A bizarre new trend dubbed the "Tide Pod Challenge" is gaining popularity among teens on social media — and doctors say it could land them in the emergency room.
The challenge involves people popping the small laundry detergent packs and posting videos of themselves chewing and gagging on the oozing product online.
Memes have erupted all over social media.
Someone even came up with an edible Tide pod recipe.
Tide Pods are meant to be used for laundry as an alternative to powder or liquid detergent.
The silly concept of consuming the product first garnered attention in 2015 when the satirical newspaper The Onion published a column about a child who wanted to eat the red and blue detergent pod, which has a candy-like appearance.
Two years later, College Humor shared a video of a man eating an entire bowl of laundry pods and then being carted off into an ambulance. "I don't regret it," he said.
According to the American Association of Poison Control Centers, there were more than 10,500 reported exposures to highly concentrated laundry detergent by children age 5 and younger in 2017.
If someone swallows a small amount of the concentrated detergent in the pods, it could result in diarrhea and vomiting. And it can even creep into the lungs and burn the respiratory tract, making it incredibly difficult to breathe, Dr. Alfred Aleguas Jr., managing director of the Florida Poison Information Center told USA Today.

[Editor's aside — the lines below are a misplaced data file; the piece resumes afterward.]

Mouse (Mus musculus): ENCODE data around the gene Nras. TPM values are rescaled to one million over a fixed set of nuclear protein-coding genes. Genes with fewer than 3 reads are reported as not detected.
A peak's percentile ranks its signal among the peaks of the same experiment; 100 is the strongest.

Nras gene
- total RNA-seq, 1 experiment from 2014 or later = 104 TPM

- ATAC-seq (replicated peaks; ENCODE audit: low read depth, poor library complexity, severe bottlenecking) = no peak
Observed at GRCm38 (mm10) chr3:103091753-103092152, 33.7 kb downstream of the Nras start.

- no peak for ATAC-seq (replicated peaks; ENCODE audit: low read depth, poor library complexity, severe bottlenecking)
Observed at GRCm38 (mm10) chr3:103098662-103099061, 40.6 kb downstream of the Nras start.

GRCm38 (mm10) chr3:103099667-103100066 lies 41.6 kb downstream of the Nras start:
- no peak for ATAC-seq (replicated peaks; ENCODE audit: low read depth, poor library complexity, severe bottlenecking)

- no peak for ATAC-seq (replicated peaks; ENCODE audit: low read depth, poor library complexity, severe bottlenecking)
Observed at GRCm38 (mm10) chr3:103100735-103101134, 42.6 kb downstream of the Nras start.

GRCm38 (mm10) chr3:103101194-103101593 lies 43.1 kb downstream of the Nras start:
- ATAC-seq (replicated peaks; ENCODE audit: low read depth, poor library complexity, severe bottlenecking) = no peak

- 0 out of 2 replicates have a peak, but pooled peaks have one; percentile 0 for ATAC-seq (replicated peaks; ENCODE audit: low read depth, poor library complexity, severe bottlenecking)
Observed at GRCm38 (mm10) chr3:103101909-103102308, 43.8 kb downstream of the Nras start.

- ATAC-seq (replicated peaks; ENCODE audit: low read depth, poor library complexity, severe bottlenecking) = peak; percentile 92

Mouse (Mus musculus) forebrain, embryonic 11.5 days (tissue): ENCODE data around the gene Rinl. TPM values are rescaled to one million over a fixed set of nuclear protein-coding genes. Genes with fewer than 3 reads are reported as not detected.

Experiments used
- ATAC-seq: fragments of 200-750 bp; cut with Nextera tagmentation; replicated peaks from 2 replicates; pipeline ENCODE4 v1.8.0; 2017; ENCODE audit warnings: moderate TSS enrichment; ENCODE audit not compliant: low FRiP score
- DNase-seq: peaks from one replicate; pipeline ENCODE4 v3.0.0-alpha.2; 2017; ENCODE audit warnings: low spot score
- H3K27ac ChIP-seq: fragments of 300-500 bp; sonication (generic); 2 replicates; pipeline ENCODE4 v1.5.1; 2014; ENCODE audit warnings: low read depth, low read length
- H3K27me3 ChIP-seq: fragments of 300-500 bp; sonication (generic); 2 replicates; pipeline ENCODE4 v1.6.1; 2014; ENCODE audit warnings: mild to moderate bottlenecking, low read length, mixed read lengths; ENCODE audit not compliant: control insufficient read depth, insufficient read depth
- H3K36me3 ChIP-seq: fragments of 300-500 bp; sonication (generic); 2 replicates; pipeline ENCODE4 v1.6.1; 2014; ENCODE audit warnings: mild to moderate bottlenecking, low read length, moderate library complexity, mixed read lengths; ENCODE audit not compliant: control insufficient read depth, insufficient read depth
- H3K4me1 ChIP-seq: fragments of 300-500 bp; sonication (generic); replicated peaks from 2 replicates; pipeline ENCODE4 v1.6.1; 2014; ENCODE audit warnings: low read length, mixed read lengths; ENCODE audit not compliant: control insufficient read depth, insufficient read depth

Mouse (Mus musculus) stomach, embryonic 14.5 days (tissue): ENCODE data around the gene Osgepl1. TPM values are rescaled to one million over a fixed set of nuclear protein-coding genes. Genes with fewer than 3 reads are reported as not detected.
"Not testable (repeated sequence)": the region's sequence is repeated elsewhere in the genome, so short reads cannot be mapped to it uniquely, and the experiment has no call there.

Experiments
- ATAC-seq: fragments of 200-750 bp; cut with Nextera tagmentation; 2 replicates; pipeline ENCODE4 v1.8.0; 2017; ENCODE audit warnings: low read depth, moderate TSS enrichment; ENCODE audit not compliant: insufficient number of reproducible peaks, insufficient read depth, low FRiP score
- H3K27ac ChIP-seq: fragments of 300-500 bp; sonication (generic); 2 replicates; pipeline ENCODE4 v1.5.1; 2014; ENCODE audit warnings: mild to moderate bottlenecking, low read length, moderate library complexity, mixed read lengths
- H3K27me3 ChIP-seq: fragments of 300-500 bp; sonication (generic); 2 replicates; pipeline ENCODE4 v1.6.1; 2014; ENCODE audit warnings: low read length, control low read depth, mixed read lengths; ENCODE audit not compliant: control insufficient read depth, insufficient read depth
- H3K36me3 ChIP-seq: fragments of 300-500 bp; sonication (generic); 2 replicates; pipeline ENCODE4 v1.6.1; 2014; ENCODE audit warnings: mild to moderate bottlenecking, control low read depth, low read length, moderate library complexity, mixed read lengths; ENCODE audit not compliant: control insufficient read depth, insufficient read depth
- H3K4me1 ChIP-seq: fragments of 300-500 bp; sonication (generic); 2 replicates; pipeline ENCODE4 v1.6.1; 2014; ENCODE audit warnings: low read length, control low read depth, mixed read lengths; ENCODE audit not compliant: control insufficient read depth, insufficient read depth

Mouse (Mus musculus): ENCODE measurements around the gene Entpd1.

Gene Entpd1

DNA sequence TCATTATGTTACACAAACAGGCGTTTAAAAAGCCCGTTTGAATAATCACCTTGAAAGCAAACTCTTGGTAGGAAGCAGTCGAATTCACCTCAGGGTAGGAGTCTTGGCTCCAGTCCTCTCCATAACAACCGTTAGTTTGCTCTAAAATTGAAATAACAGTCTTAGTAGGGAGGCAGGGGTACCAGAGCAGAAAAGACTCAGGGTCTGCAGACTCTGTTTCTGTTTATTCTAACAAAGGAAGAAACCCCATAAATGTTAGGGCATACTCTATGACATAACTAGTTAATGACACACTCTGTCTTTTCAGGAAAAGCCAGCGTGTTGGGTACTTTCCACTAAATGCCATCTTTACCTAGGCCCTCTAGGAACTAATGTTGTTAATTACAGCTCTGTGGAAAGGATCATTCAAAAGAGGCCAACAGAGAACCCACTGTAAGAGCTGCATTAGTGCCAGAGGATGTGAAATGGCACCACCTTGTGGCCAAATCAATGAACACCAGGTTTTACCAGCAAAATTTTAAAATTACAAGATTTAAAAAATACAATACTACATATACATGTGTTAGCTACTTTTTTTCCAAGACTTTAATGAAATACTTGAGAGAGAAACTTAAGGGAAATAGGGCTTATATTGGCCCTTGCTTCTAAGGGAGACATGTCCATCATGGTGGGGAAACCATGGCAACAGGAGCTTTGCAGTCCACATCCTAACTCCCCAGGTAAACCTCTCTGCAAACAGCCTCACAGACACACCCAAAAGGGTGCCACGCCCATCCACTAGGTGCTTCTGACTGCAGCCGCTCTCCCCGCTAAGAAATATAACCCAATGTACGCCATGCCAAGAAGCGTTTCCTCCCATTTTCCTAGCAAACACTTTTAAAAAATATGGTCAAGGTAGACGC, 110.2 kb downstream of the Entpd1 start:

The D.C.-based not-for-profit National Capital Poison Center reported that biting into a pod can cause "serious injury or even death." Rubbing the product into the eyes can make the eyes burn, too.
If a product gets in the eye, rinse immediately with plenty of water for 15 minutes and seek medical advice as needed.
If a product is swallowed, drink a glass of water or milk and contact the Poison Control Center (1-800-222-1222) or doctor immediately. Do not induce vomiting.
Following these laundry safety steps will help keep your home as safe as possible. Know what to do before unintended exposure happens. Read the product safety information provided on the package.”
Cox Media Group